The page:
Wednesday, 12 February 2014

The Shadow Throne by Aroon Raman – Book Review

Publisher’s write-up:

'A mysterious murder at the Qutub Minar triggers a call to ace journalist Chandrasekhar from his cop acquaintance, Inspector Syed Ali Hassan. The victim is unlike anyone Chandra has ever seen: a white Caucasian male who has all the looks of a throwback to Greek antiquity. Soon after, Hassan calls in to report the case has been taken away from him – in all likelihood by RAW – the Research & Analysis Wing, the uber-agency of Indian intelligence.

What began as a murder enquiry soon morphs into a deadly game of hide-and-seek within the shadowy world of Pakistan’s ISI and India’s RAW; and Chandra, his friend history professor Meenakshi Pirzada and Hassan find themselves in a race against time to avert a sub-continental nuclear holocaust. As the action moves to its hair-raising climax in the Hindu Kush mountains of Afghanistan, Chandra must face up to the fact that Inspector Hassan is not all that he seems …'

The Shadow Throne is a conspiracy thriller with a glimpse of history written by Aroon Raman. It didn’t take me too long to get intrigued by the write-up of this book – with a touch of history (including a history professor for a protagonist), a murder, cross border conspiracy and of course, with the plot also moving into Afghanistan.

It had an excellent start, with the author giving the reader a full insight into the main protagonist – Chandrasekhar (whose part is narrated from a first person perspective) – a middle aged widower bereaved by the recent untimely death of his wife who is a freelance journalist based in Delhi, passionate about his profession. And once the character introduction was done, the action began in no time, with Chandra getting a call regarding an unusual murder at Qutub Minar – with the victim being one of the descendants of the ancient Indo-Greeks. But, the murder is linked to a much greater conspiracy involving multiple factions including RAW of India, Xiphos Soter (a group of Indo-Greeks in Afghanistan trying to reclaim their past glory) and the ISI of Pakistan with India facing a potential nuclear threat. It all comes down to Chandrasekhar and Syed Ali Hassan (an inspector in Delhi Police) to go all the way to Afghanistan serving both India and Pakistan and to stop the nuclear threat against all odds and are in the process helped by Meenakshi Pirzada, a history professor and a friend of Chandra’s late wife.

I felt this novel had the perfect start, as aforementioned, giving an insight into the protagonist and then, straight, going on to the crux of the novel without beating about the bush. The reason why I’m a little sceptical about trying out new age Indian authors is primarily because of clichéd mundane plots being presented in sub-standard language but thankfully, I had a pleasant surprise with this novel. I enjoyed the author’s language and the description of the scenes of the novels, and thanks to his emphasis on detail, I had no issues in visualising the novel. Another great aspect of this novel is the good research – with the author having to touch up on a wide range of things, such as the border security along the Line of Control between India and Pakistan, nuclear missiles, the Indo-Greeks and their practices, the internal functioning of intelligence agencies, Afghanistan, etc. It was also great to see the character of Hassan and Chandra develop so well during the course of the novel bringing out the complexities so well. However, the best part I felt about this novel was, that despite all the write-up, Pakistan / ISI is not the enemy. When I initially read the publisher’s write-up, I thought it was one of those Pakistan bashing stories which sell so well in India (not sure about books, certainly in films) but thankfully, it wasn’t and in fact, it was pleasing to see such collaboration that one would just hope for it to happen outside a work of fiction, too.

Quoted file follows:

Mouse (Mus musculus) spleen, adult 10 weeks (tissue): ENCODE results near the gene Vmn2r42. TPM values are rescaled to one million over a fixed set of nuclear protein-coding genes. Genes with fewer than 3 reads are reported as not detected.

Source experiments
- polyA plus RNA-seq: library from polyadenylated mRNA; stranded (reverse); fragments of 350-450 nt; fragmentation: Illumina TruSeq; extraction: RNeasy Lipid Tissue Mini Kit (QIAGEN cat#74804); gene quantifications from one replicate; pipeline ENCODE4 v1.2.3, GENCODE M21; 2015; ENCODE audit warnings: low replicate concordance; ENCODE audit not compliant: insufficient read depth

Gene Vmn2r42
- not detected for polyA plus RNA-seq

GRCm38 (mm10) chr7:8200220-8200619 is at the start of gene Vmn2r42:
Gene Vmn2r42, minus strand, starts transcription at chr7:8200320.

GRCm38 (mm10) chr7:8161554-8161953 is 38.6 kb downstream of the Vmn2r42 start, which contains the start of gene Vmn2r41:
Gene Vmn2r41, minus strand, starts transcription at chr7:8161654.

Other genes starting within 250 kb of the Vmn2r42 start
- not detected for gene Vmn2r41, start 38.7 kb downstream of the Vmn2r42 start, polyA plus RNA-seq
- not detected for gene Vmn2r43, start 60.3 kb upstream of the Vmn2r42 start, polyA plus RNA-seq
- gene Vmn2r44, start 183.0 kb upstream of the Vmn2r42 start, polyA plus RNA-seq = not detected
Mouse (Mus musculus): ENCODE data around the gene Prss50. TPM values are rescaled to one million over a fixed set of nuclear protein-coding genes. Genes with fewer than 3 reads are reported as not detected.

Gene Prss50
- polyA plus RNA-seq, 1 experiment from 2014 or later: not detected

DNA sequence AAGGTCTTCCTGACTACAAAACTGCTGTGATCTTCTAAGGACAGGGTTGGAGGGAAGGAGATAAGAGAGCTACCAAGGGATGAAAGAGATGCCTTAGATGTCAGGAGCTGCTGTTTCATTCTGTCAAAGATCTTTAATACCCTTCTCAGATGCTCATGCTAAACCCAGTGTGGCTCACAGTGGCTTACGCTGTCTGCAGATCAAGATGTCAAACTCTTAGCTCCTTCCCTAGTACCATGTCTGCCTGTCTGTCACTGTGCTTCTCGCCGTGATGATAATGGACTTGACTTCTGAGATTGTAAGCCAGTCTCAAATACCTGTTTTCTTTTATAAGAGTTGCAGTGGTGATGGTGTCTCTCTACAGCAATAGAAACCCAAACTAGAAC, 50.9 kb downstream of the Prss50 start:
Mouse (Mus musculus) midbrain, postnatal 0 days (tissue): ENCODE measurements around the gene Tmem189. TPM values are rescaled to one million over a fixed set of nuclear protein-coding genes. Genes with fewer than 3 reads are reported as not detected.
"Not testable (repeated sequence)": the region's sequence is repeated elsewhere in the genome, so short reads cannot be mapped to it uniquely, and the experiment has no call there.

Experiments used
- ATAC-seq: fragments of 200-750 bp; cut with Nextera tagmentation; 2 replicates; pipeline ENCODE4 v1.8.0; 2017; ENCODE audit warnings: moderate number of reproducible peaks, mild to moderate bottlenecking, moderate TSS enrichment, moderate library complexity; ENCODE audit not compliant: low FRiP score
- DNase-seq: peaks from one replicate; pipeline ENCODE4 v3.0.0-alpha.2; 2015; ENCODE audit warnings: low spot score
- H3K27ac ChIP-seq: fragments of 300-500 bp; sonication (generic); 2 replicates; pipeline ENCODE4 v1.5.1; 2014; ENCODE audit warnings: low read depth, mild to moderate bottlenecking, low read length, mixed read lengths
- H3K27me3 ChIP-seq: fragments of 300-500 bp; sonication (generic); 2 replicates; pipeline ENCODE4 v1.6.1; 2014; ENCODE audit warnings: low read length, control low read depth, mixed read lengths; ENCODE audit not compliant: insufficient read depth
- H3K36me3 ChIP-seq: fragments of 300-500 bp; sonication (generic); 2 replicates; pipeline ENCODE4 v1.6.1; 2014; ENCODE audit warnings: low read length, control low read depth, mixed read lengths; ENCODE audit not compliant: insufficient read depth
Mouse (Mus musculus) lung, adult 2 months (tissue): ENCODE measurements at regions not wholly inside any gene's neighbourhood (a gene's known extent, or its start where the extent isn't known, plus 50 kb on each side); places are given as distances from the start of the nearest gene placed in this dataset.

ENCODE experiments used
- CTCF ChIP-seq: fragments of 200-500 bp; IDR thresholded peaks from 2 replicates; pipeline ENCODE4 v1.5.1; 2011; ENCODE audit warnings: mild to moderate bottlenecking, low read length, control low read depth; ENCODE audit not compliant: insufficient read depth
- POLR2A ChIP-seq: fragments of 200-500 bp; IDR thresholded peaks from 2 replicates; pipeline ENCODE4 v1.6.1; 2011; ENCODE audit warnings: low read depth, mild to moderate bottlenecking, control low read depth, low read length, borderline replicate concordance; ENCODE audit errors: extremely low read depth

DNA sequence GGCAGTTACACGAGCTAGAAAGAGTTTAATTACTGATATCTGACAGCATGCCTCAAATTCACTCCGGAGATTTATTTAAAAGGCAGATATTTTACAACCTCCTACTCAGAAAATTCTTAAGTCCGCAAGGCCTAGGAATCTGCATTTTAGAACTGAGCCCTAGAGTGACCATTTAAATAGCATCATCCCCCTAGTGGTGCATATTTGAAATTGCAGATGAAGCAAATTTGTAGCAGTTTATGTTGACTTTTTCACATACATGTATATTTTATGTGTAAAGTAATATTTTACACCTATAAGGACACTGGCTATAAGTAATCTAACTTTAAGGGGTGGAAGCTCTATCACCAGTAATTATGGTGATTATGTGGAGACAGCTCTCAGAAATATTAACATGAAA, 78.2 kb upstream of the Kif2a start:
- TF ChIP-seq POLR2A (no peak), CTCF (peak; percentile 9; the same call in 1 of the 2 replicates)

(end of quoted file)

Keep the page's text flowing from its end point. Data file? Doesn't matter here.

However, despite all the positives, one disappointing thing about the novel was that the Afghan setting, in my opinion wasn’t utilised well enough. I’d have enjoyed the novel a lot more had the author touched more upon the surroundings at Ghazni and the journey to Bamiyan, even if it had extended the novel by another twenty pages. While the character development of Hassan and Chandra was excellent, at the same time, Meenakshi could’ve been given some attention too as I could never connect with her very much, as a reader – seemed more like one of those sundry characters who give a couple of vital clues and just fade out.

While I read comparisons of this with Dan Brown, I wouldn’t stop at that, I also found an element of Henry Rider Haggard in his work, regarding a lost race with huge dreams and touch of Alistair MacLean, as far as the action (and needless to say, the protagonist surviving against the unlikeliest of odds). It was pleasing to read such an excellent piece of work from a modern Indian author and I wish to read more of his works. To summarise, this is a fabulous debut and I wish to read more of his works.

Considering the plot, the pace, the language, the character development and the research involved to put together the 320 page ‘page-turner’, I’d give this book an eight in my scale.

Rating – 8/10

Have a nice day,

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